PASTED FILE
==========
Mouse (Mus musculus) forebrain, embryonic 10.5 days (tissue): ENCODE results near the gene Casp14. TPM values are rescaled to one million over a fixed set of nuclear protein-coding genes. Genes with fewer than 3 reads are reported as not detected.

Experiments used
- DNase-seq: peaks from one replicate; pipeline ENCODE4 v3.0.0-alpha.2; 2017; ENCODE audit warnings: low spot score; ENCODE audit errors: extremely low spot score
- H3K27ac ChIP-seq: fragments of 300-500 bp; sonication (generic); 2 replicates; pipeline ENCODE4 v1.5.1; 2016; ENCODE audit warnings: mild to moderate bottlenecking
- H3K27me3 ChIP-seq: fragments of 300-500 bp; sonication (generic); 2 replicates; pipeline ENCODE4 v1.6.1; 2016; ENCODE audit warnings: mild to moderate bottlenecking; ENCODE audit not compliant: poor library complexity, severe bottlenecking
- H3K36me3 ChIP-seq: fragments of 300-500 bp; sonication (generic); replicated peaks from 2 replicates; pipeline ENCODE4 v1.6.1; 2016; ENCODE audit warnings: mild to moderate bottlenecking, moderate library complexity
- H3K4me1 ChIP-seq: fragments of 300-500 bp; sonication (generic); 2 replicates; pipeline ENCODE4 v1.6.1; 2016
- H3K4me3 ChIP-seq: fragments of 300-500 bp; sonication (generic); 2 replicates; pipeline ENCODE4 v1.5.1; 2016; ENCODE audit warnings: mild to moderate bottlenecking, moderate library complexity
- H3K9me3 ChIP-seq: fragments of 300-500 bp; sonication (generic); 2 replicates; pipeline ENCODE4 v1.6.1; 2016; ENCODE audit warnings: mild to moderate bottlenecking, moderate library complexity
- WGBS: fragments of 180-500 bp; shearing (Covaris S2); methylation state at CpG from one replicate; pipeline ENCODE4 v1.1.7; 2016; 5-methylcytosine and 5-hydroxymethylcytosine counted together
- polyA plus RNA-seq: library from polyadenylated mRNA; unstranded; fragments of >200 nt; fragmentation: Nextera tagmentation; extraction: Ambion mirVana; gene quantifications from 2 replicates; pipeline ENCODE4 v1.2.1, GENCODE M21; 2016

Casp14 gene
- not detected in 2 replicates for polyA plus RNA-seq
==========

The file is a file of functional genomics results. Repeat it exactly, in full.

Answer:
Mouse (Mus musculus) forebrain, embryonic 10.5 days (tissue): ENCODE results near the gene Casp14. TPM values are rescaled to one million over a fixed set of nuclear protein-coding genes. Genes with fewer than 3 reads are reported as not detected.

Experiments used
- DNase-seq: peaks from one replicate; pipeline ENCODE4 v3.0.0-alpha.2; 2017; ENCODE audit warnings: low spot score; ENCODE audit errors: extremely low spot score
- H3K27ac ChIP-seq: fragments of 300-500 bp; sonication (generic); 2 replicates; pipeline ENCODE4 v1.5.1; 2016; ENCODE audit warnings: mild to moderate bottlenecking
- H3K27me3 ChIP-seq: fragments of 300-500 bp; sonication (generic); 2 replicates; pipeline ENCODE4 v1.6.1; 2016; ENCODE audit warnings: mild to moderate bottlenecking; ENCODE audit not compliant: poor library complexity, severe bottlenecking
- H3K36me3 ChIP-seq: fragments of 300-500 bp; sonication (generic); replicated peaks from 2 replicates; pipeline ENCODE4 v1.6.1; 2016; ENCODE audit warnings: mild to moderate bottlenecking, moderate library complexity
- H3K4me1 ChIP-seq: fragments of 300-500 bp; sonication (generic); 2 replicates; pipeline ENCODE4 v1.6.1; 2016
- H3K4me3 ChIP-seq: fragments of 300-500 bp; sonication (generic); 2 replicates; pipeline ENCODE4 v1.5.1; 2016; ENCODE audit warnings: mild to moderate bottlenecking, moderate library complexity
- H3K9me3 ChIP-seq: fragments of 300-500 bp; sonication (generic); 2 replicates; pipeline ENCODE4 v1.6.1; 2016; ENCODE audit warnings: mild to moderate bottlenecking, moderate library complexity
- WGBS: fragments of 180-500 bp; shearing (Covaris S2); methylation state at CpG from one replicate; pipeline ENCODE4 v1.1.7; 2016; 5-methylcytosine and 5-hydroxymethylcytosine counted together
- polyA plus RNA-seq: library from polyadenylated mRNA; unstranded; fragments of >200 nt; fragmentation: Nextera tagmentation; extraction: Ambion mirVana; gene quantifications from 2 replicates; pipeline ENCODE4 v1.2.1, GENCODE M21; 2016

Casp14 gene
- not detected in 2 replicates for polyA plus RNA-seq